I am not in general a big fan of corporate philanthropy. Everything about the model is wrong; instead of paying taxes, company executives who are elected by nobody and not accountable to the public get to decide where the money goes. All too often, it’s just a corporate PR strategy to defuse community anger.
But I still read the San Francisco Business Times special section this week on how supposedly wonderful our local oligarchs are at sharing the wealth. From the intro by Publisher Mary Huss:
Our region is blessed with generous corporate citizens that provide needed cash, economic and political influence, and a workforce that mobilizes to do good.
Then, as it always does (and the information is often useful) the BT published a list of the top corporate philanthropists in the Bay Area, listed by the amount they give to charity.
It’s absolutely stunning.
Let’s start with the Number Two donor, Google. The company gave $57.7 million to Bay Area charities in 2021. Sounds like a lot of money.
Except that Google’s revenue that year was $257 billion, and its profit was $91 billion.
So as a percentage of profit, Google donated … such a small number that my calculator almost can’t handle it. We’re talking 0.06 percent, an amount so low that you can’t actually measure it in any standard economic model.
Genentech hasn’t reported its profits, but its revenue in 2021 was $24.6 billion. To local charity: $10.21 million. That’s 0.04 percent.
Cisco Systems: $13 billion profit, $28 million in charity. 0.2 percent.
Intel: $22 billion in profits, $9.3 million in local charity. 0.04 percent.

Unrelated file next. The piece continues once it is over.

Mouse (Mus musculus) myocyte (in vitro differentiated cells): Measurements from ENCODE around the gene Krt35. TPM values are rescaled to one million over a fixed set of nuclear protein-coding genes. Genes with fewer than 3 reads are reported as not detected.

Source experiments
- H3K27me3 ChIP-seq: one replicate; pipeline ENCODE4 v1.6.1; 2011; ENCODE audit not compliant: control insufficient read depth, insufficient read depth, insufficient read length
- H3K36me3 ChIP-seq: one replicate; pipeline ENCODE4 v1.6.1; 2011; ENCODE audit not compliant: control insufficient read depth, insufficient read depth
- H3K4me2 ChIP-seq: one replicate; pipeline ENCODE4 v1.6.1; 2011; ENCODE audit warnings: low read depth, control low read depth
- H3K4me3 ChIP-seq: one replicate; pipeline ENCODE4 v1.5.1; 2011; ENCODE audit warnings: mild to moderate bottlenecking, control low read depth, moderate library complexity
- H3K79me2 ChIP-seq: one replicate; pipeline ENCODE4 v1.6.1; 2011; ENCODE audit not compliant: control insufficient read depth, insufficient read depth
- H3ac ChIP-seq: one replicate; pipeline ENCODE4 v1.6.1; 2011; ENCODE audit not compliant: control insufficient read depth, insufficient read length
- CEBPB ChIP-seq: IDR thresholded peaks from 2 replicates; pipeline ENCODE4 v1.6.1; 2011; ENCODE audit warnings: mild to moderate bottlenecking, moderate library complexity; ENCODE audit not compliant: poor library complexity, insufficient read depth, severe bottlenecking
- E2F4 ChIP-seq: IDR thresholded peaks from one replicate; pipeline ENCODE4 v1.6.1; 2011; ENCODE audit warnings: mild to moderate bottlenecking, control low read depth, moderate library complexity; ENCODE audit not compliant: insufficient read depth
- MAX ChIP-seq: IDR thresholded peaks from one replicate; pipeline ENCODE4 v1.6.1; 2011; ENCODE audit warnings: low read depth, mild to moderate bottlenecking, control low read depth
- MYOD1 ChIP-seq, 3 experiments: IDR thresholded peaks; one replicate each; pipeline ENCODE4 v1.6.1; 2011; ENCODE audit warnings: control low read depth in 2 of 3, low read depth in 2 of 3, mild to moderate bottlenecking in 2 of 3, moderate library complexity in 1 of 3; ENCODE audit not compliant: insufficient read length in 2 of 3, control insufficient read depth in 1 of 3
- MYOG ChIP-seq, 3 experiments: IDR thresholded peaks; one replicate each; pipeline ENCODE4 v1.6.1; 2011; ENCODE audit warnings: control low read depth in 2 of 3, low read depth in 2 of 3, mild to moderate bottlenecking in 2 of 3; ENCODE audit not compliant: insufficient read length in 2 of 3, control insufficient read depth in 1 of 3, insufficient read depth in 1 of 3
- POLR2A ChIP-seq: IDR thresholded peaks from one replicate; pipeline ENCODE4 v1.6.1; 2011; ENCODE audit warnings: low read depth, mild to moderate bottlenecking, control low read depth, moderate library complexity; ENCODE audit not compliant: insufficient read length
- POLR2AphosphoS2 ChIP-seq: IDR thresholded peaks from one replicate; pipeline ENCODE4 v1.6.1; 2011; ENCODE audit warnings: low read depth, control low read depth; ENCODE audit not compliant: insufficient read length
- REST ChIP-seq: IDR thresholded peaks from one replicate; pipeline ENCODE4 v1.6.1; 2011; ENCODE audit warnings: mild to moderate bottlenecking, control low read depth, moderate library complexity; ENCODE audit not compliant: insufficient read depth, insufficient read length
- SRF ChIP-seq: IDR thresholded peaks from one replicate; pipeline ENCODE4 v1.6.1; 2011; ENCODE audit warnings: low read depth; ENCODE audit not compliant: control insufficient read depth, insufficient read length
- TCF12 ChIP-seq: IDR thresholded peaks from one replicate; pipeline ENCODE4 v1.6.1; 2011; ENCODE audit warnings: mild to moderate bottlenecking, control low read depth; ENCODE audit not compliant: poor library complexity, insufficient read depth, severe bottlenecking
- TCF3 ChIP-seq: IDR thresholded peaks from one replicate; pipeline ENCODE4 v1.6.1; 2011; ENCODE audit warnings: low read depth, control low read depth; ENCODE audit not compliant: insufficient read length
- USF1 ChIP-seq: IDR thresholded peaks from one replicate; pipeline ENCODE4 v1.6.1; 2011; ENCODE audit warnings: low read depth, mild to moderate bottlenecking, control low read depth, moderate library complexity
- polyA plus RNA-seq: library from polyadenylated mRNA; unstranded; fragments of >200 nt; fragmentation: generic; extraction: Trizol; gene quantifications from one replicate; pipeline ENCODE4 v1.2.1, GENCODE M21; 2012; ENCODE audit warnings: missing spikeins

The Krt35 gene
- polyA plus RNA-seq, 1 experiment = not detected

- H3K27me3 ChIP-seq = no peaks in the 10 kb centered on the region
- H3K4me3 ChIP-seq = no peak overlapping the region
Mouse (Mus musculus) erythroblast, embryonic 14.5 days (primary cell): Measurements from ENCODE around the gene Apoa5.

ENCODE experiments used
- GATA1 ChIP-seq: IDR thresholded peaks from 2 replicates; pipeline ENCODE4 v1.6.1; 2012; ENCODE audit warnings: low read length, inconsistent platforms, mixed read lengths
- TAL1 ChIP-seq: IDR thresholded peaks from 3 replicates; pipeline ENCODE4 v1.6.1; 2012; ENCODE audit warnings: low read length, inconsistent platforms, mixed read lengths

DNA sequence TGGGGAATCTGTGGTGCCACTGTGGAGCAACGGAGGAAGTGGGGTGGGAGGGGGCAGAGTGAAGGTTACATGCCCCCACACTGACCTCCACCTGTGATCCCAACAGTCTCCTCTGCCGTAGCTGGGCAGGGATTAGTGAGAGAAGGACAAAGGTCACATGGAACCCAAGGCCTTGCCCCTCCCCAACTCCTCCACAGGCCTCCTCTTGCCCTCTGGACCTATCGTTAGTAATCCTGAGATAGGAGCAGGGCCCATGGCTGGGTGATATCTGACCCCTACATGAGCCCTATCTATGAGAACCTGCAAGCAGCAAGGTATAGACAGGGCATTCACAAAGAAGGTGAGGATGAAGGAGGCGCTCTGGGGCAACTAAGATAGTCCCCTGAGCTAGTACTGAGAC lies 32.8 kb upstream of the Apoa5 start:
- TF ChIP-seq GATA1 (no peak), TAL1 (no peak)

Oracle: $4 billion in profits, $2.96 in local charity, 0.05 percent.
Yelp, $34 million in profits, $221,000 in local charity, that’s 0.0003 percent.
The list goes on and on and on.
Some of the big local folks that the city has given great benefits to, like Twitter, Airbnb, Uber, and Lyft, aren’t even on the list of the Top 100, meaning they have donated less than $28,000 (the cutoff) to charity in 2021.
Let’s imagine for a moment that these companies all donated five percent of their profits (that’s a pretty modest number) to needy individuals and organizations. The top six companies I listed about would give almost $12 billion to local charities.
Or imagine they actually paid reasonable corporate taxes, say, 40 percent. That would be around $60 billion in revenue for public needs (enough, for example, to solve the entire homeless and affordable housing crisis in the state of California).
These are not “generous corporate citizens.” They are giving essentially nothing back to the communities that made their riches possible.
This is why “corporate philanthropy” is a giant fail.